It would have been rude at that time to say ‘actually, she would have wanted me to howl’. Years later now I laugh when I think of that moment. Not out loud, but inside. My grandmother would in fact have been proud at my very public display of grief.

    All these years later, sometimes I still want to howl at her death, I miss her badly. We have developed a way of communicating though. I talk to her and imagine her answers. She berates me in my mind when I am selfish, she laughs with me when rainbows are in the sky, as a child she indulged me on my absolute resolution that one day I would find the gold at the end of the rainbow, she is there for me when I am sad. I no longer fear death because I am not sure about heaven but am sure if there is something there she will be there too. That is reassuring to me.

    There is no manual for grieving is there. Thought provoking words in your post.

    I am so sorry for your friends loss. To miscarry is to lose part of oneself. To find oneself again, to keep on hoping, whilst grieving still is an uphill climb.

    After the death of my father in law my mother in law, commented some time later that I was the only person that hugged her and held her close. To hold the hand, or gently hug the bereaved does not come naturally in our society. I wonder if this adds to the isolation of bereavement. However well intentioned words at times of loss can sound hollow.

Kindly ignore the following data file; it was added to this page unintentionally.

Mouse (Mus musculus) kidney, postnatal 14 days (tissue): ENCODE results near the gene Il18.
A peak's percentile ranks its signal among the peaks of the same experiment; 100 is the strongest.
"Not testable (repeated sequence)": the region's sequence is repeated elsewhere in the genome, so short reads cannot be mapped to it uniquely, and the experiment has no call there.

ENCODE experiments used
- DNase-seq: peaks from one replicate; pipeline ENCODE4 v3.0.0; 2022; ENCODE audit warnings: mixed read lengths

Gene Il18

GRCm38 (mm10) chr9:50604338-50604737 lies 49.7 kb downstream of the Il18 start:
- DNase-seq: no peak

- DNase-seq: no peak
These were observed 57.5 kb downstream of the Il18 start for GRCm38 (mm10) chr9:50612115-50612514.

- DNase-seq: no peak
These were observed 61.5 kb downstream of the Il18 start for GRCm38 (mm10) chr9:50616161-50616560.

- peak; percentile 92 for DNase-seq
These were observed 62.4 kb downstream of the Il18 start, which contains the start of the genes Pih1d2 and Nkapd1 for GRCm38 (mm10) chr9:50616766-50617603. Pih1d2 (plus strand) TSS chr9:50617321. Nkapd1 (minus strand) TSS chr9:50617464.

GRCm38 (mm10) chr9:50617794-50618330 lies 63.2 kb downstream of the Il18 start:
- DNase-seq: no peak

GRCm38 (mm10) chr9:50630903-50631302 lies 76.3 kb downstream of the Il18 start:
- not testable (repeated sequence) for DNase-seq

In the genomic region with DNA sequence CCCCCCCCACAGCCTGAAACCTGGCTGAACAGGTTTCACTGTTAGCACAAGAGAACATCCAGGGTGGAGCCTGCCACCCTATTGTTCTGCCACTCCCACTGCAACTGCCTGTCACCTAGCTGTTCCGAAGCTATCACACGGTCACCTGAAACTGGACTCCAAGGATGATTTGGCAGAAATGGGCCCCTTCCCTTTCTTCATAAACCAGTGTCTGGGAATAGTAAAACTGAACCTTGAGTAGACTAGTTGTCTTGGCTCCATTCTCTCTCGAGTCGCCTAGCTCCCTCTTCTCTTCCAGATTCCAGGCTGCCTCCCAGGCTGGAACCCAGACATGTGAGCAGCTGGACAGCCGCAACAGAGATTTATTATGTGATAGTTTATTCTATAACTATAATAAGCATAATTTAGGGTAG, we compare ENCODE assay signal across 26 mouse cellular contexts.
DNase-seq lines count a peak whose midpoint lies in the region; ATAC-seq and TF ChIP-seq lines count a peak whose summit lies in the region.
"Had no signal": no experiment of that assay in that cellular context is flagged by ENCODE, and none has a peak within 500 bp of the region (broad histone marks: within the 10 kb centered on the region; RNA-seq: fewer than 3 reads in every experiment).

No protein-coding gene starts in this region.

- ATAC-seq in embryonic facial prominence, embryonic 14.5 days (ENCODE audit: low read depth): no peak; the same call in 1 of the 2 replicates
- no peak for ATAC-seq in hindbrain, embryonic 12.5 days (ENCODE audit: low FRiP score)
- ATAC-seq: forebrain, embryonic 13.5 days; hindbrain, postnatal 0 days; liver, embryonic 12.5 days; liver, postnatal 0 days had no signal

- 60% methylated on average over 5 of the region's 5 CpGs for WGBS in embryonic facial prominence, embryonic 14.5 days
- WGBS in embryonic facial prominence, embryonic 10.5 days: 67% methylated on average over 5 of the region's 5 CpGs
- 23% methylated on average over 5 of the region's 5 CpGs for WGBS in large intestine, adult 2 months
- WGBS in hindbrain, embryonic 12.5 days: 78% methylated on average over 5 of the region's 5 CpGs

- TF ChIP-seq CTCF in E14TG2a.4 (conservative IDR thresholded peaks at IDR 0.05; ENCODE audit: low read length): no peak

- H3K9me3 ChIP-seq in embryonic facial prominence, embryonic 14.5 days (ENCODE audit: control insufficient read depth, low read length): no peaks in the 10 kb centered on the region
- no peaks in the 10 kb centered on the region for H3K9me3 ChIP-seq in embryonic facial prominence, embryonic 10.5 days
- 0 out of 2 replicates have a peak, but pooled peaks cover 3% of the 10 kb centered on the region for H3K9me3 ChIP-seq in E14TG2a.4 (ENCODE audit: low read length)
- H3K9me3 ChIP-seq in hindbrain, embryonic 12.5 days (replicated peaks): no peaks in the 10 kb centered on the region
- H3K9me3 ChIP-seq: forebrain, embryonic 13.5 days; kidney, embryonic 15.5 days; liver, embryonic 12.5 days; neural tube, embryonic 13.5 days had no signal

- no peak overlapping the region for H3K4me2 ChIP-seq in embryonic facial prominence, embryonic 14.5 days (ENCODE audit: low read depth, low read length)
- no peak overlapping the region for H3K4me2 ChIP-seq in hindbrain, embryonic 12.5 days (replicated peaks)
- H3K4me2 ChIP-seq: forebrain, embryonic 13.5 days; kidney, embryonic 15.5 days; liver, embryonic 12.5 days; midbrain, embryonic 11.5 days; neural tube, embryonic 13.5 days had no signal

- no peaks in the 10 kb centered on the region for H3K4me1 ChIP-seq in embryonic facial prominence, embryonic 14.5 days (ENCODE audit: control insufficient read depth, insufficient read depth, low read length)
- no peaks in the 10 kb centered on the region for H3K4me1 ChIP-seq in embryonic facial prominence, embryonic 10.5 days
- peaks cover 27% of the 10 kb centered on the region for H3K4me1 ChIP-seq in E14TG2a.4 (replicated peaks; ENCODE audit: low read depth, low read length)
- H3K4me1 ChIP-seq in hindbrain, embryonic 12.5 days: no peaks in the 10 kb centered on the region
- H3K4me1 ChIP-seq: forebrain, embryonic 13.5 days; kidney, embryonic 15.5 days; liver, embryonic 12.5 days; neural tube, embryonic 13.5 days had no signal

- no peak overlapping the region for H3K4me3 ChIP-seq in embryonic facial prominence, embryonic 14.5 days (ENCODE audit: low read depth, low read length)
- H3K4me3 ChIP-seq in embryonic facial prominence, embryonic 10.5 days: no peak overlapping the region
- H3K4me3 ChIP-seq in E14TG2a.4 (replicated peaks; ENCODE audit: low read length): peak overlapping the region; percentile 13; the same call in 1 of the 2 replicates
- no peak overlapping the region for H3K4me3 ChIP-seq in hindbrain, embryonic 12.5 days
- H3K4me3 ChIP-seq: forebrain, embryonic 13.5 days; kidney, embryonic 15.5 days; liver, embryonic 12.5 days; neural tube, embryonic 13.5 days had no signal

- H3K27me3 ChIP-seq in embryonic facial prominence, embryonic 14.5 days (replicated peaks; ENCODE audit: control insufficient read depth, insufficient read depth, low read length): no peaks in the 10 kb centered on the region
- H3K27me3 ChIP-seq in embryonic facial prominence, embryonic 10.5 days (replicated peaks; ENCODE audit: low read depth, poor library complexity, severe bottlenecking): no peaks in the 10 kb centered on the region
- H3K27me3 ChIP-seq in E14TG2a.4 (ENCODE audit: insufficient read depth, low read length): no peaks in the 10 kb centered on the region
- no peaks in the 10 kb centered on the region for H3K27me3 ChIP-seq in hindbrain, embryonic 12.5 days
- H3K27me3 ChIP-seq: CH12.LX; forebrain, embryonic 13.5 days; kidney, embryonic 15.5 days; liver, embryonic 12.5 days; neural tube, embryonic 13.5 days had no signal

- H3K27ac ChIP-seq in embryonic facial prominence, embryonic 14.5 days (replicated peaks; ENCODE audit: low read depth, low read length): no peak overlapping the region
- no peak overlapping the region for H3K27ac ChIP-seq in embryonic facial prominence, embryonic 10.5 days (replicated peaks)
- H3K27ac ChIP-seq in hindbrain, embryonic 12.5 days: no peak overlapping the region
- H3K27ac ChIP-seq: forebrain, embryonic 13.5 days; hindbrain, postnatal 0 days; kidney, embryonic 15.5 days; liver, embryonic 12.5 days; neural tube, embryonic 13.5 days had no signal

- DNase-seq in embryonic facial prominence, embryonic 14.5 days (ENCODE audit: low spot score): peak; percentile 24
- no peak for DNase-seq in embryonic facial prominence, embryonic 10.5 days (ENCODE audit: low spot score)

Retrospectively, I look back and realise my grandmother’s sister was grieving also and possibly found my tears overwhelming. I wish I had been more selfless and acknowledged this. I don’t regret my loss of control but I accept that for some tears can add to the burden.

    I guess each individual has different coping strategies… finding them can be a rocky old road.

    • Steph says:

      Achelois – Hindsight is a fine thing! I suspect the reaction of your grandmother’s sister was a generational thing. She was probably brought up to believe that it was wrong to show emotions in public whereas your grandmother appears to have had a more relaxed approach to life. Were they like chalk and cheese in other respects as well?

      My mother had a twin sister (whom I adored) and you’d never believe that they’d grown up together as in adulthood, they each lived very different lives with different standards. I will say though that the Irish are renowned for the way they wake their dead. Personally, I think a warm hug says so much more than any words.

      Thank you for acknowledging my friend’s loss. She is indeed facing an uphill struggle right now and my heart goes out to her.

  6. Achelois says:

    You are right Steph, chalk and cheese totally describes them both. My grandmother was one of 13 children! she had a sunny happy go lucky but very wise personality. 13 children puts a strain on any family and they were not wealthy, she was ‘sent’ to live with the woman upstairs who could not have children. Whilst this meant she had more food etc. she never really understood why she was sent up there! She had three husbands and after that a fair few boyfriends well into her 70’s! I spent a lot of my childhood and adolescent with her in part due to my ill health. She understood me more than anyone.

    Its good the blogging world, your post was thought provoking. I agree a warm hug is good.

    • Steph says:

      Achelois – Fascinating stuff. Your grandmother’s story would make a great read! It’s no wonder you were devastated by her loss.